Teeth grinding also known as bruxism is pretty common. Most people are said to have probably grind and clench their teeth at one point or another. Occasionally grinding teeth does not usually cause harm, but it is when teeth grinding occurs on a regular basis. Grinding of the teeth not only damages your teeth, but can cause oral complications to arise.
Why does bruxism occur?
Teeth grinding often occurs when one is asleep, it is common for grinding to be caused by stress and anxiety. However, it is more likely caused by an abnormal bite or missing or crooked teeth.
How do I find out if I grind my teeth?
Due to the occurrence of teeth grinding when asleep, most people are unaware that they grind their teeth. Some signs of teeth grinding is a dull, constant headache or sore jaw when you wake up. If you suspect you may be grinding your teeth, talk to your dentist. He or she can examine your mouth and jaw for signs of bruxism, such as jaw tenderness and abnormalities in your teeth.
Why is it harmful?
There are cases that chronic teeth grinding can result in a fracturing, loosening, or loss of teeth. The chronic teeth grinding may wear their teeth down to stumps. When these events happen, bridges, crowns, implants, partial dentures, and even complete dentures. Bruxism can also affect your jaw, which would result in hearing loss, cause TMJ, and even change the appearance of your face.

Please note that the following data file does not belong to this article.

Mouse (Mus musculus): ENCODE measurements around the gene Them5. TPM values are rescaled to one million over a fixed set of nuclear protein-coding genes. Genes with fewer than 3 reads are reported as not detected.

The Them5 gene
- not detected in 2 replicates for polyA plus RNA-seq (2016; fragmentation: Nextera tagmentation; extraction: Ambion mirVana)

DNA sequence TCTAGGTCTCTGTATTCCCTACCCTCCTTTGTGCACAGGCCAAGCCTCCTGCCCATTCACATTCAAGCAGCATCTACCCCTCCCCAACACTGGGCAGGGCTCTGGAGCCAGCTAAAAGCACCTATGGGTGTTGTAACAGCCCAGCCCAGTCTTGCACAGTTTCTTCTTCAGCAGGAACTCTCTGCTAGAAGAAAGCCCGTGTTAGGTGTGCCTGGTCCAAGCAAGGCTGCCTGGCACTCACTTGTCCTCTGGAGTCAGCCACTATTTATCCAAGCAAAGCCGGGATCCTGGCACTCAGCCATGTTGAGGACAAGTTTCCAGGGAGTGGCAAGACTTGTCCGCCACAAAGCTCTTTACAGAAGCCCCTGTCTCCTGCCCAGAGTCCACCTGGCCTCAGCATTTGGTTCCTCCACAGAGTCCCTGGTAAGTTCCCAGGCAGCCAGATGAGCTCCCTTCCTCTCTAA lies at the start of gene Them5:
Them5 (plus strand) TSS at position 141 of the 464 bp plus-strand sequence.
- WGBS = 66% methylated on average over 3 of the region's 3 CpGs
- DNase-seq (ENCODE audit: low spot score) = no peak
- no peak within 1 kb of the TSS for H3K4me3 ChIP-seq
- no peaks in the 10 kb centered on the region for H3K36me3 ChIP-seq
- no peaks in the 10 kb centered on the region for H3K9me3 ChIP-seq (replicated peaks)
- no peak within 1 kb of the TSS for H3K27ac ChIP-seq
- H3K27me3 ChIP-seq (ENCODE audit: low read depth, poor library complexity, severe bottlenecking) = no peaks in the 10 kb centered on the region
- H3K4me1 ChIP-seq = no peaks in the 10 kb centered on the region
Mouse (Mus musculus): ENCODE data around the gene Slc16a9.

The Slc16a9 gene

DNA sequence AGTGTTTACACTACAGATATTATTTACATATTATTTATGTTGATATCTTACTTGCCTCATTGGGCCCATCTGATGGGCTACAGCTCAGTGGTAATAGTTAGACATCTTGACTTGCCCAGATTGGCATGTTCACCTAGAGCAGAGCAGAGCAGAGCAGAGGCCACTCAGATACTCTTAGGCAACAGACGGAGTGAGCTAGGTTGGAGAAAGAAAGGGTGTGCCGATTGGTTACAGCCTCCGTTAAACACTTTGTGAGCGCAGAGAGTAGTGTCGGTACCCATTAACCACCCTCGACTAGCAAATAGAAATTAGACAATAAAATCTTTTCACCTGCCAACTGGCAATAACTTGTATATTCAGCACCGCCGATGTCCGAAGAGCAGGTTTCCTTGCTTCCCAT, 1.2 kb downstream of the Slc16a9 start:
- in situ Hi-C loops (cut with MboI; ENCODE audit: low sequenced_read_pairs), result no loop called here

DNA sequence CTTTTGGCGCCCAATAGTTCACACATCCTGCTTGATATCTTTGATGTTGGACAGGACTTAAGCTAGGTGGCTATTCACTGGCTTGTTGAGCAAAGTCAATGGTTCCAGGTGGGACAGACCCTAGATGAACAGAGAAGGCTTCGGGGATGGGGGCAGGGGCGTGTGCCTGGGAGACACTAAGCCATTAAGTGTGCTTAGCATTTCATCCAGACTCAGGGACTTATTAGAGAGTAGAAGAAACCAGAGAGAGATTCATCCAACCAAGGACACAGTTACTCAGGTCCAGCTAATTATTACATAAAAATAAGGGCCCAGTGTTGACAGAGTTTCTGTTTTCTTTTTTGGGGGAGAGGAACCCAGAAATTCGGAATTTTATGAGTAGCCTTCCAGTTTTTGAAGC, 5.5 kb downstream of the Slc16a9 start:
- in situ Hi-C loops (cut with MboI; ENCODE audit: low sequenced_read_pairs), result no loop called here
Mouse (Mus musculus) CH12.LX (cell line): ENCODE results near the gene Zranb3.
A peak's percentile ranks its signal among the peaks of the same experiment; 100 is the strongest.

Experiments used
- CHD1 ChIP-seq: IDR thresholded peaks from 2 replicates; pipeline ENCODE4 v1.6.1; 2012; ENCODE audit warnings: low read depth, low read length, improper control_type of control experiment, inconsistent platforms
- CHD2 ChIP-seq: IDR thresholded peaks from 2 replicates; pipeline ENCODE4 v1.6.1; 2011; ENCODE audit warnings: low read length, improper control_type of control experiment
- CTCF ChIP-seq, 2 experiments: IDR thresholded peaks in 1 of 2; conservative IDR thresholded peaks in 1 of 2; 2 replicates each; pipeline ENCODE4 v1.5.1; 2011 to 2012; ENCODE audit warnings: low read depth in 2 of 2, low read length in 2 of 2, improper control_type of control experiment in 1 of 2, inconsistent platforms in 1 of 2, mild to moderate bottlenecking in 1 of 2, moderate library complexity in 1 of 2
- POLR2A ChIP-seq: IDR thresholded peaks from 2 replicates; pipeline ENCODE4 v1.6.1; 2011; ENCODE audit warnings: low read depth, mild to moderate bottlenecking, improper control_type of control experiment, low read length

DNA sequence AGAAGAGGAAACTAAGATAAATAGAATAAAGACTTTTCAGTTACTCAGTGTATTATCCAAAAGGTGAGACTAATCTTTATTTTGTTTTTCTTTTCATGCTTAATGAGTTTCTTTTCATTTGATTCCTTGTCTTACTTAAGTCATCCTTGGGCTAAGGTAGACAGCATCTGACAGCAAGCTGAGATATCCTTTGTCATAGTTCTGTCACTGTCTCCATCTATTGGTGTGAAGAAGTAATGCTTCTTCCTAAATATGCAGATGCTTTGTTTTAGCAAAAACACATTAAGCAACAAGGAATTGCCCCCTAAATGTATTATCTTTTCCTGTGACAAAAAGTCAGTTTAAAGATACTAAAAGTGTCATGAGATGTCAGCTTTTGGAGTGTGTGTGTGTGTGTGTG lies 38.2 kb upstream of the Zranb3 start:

What can I do to stop grinding my teeth?
One way to stop teeth grinding is wearing a mouth guard. Your dentist can custom fit you with a mouth guard to protect your teeth from grinding while you are asleep. It your reason of bruxism is stress, ask your doctor or dentist about options to reduce your stress.
Also Avoiding or cutting back on foods and drinks that contain caffeine, such as soda, chocolate, and coffee. Do not chew on pencils or pens or anything that is not food. This trains your jaw to not clench. Avoid drinking excess alcohol. Grinding tends to intensify after alcohol consumption.
For more information on a result of bruxism, TMJ, check out Dr. Burleson’s latest article on our website at http://www.burlesonortho.com/articles/TMJ.pdf and via eZineArticles and ShareCare.